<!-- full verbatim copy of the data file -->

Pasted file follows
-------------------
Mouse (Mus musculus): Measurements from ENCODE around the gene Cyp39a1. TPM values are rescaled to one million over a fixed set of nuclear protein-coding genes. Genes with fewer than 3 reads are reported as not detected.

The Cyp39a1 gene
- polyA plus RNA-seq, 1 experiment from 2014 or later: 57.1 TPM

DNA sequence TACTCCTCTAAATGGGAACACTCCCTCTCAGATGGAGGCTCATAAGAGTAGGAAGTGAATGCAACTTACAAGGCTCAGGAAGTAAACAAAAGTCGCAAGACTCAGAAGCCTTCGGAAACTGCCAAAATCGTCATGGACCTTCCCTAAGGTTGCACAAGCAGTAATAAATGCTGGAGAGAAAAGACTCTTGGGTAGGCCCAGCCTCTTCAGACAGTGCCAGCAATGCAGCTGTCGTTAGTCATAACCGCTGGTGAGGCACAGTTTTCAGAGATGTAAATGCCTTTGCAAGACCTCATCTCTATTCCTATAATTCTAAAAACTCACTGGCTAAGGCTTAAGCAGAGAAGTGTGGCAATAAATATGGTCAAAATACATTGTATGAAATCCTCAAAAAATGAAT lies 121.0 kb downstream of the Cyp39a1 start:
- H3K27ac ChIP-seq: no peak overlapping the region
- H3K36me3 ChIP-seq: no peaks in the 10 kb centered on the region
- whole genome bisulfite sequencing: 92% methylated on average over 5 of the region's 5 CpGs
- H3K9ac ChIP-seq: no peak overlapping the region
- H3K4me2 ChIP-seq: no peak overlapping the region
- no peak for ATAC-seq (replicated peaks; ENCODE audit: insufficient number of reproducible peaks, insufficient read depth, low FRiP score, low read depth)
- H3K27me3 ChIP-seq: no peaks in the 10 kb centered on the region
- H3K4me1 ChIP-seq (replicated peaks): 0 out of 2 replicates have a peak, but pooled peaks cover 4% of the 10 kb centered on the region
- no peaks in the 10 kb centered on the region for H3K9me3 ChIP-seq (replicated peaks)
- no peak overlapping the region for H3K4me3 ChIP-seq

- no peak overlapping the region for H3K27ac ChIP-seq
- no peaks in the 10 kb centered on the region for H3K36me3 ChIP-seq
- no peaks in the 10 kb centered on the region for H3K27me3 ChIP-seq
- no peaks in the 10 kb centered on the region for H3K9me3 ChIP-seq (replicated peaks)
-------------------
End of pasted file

Mouse (Mus musculus): Measurements from ENCODE around the gene Cyp39a1. TPM values are rescaled to one million over a fixed set of nuclear protein-coding genes. Genes with fewer than 3 reads are reported as not detected.

The Cyp39a1 gene
- polyA plus RNA-seq, 1 experiment from 2014 or later: 57.1 TPM

DNA sequence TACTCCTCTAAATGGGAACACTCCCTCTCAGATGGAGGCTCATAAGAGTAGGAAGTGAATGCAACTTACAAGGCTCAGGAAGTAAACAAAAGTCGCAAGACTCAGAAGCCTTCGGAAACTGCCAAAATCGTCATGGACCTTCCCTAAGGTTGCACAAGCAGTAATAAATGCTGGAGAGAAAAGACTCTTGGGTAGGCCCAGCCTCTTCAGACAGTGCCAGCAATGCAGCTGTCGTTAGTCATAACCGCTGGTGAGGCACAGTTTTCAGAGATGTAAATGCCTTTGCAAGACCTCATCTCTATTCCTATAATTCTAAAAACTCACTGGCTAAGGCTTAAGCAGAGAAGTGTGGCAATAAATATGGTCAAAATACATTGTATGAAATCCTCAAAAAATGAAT lies 121.0 kb downstream of the Cyp39a1 start:
- H3K27ac ChIP-seq: no peak overlapping the region
- H3K36me3 ChIP-seq: no peaks in the 10 kb centered on the region
- whole genome bisulfite sequencing: 92% methylated on average over 5 of the region's 5 CpGs
- H3K9ac ChIP-seq: no peak overlapping the region
- H3K4me2 ChIP-seq: no peak overlapping the region
- no peak for ATAC-seq (replicated peaks; ENCODE audit: insufficient number of reproducible peaks, insufficient read depth, low FRiP score, low read depth)
- H3K27me3 ChIP-seq: no peaks in the 10 kb centered on the region
- H3K4me1 ChIP-seq (replicated peaks): 0 out of 2 replicates have a peak, but pooled peaks cover 4% of the 10 kb centered on the region
- no peaks in the 10 kb centered on the region for H3K9me3 ChIP-seq (replicated peaks)
- no peak overlapping the region for H3K4me3 ChIP-seq

- no peak overlapping the region for H3K27ac ChIP-seq
- no peaks in the 10 kb centered on the region for H3K36me3 ChIP-seq
- no peaks in the 10 kb centered on the region for H3K27me3 ChIP-seq
- no peaks in the 10 kb centered on the region for H3K9me3 ChIP-seq (replicated peaks)